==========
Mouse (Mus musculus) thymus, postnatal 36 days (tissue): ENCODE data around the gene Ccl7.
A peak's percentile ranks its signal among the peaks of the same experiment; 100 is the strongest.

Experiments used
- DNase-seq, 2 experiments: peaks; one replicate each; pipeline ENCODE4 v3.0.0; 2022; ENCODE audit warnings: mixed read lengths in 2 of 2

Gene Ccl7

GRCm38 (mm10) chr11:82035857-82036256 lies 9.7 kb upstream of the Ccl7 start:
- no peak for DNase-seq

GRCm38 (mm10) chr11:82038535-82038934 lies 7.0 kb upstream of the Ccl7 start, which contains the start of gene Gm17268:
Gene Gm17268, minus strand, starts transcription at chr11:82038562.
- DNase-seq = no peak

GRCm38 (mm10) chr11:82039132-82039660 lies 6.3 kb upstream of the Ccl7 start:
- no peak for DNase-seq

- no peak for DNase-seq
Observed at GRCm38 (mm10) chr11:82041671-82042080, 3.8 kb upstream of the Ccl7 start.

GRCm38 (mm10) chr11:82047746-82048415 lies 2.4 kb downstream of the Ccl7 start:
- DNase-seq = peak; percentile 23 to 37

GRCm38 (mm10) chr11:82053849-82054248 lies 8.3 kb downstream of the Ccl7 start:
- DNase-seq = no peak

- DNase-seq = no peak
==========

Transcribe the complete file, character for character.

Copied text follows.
Mouse (Mus musculus) thymus, postnatal 36 days (tissue): ENCODE data around the gene Ccl7.
A peak's percentile ranks its signal among the peaks of the same experiment; 100 is the strongest.

Experiments used
- DNase-seq, 2 experiments: peaks; one replicate each; pipeline ENCODE4 v3.0.0; 2022; ENCODE audit warnings: mixed read lengths in 2 of 2

Gene Ccl7

GRCm38 (mm10) chr11:82035857-82036256 lies 9.7 kb upstream of the Ccl7 start:
- no peak for DNase-seq

GRCm38 (mm10) chr11:82038535-82038934 lies 7.0 kb upstream of the Ccl7 start, which contains the start of gene Gm17268:
Gene Gm17268, minus strand, starts transcription at chr11:82038562.
- DNase-seq = no peak

GRCm38 (mm10) chr11:82039132-82039660 lies 6.3 kb upstream of the Ccl7 start:
- no peak for DNase-seq

- no peak for DNase-seq
Observed at GRCm38 (mm10) chr11:82041671-82042080, 3.8 kb upstream of the Ccl7 start.

GRCm38 (mm10) chr11:82047746-82048415 lies 2.4 kb downstream of the Ccl7 start:
- DNase-seq = peak; percentile 23 to 37

GRCm38 (mm10) chr11:82053849-82054248 lies 8.3 kb downstream of the Ccl7 start:
- DNase-seq = no peak

- DNase-seq = no peak